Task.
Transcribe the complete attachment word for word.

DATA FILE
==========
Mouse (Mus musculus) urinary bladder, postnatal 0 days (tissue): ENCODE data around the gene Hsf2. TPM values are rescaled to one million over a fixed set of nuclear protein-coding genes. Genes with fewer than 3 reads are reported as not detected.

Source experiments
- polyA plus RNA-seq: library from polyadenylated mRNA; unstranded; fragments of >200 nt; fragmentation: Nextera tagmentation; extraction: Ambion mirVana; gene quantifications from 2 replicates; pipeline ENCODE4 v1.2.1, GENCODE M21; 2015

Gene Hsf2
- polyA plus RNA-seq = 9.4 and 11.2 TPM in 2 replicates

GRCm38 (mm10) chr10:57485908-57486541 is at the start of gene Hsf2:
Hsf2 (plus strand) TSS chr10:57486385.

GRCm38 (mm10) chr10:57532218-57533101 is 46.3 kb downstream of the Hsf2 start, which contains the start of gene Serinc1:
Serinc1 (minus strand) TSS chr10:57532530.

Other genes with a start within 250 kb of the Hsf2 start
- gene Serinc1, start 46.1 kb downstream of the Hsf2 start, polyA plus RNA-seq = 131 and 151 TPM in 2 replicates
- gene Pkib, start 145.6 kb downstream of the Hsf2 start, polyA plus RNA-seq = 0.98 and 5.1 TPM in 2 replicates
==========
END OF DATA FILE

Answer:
Mouse (Mus musculus) urinary bladder, postnatal 0 days (tissue): ENCODE data around the gene Hsf2. TPM values are rescaled to one million over a fixed set of nuclear protein-coding genes. Genes with fewer than 3 reads are reported as not detected.

Source experiments
- polyA plus RNA-seq: library from polyadenylated mRNA; unstranded; fragments of >200 nt; fragmentation: Nextera tagmentation; extraction: Ambion mirVana; gene quantifications from 2 replicates; pipeline ENCODE4 v1.2.1, GENCODE M21; 2015

Gene Hsf2
- polyA plus RNA-seq = 9.4 and 11.2 TPM in 2 replicates

GRCm38 (mm10) chr10:57485908-57486541 is at the start of gene Hsf2:
Hsf2 (plus strand) TSS chr10:57486385.

GRCm38 (mm10) chr10:57532218-57533101 is 46.3 kb downstream of the Hsf2 start, which contains the start of gene Serinc1:
Serinc1 (minus strand) TSS chr10:57532530.

Other genes with a start within 250 kb of the Hsf2 start
- gene Serinc1, start 46.1 kb downstream of the Hsf2 start, polyA plus RNA-seq = 131 and 151 TPM in 2 replicates
- gene Pkib, start 145.6 kb downstream of the Hsf2 start, polyA plus RNA-seq = 0.98 and 5.1 TPM in 2 replicates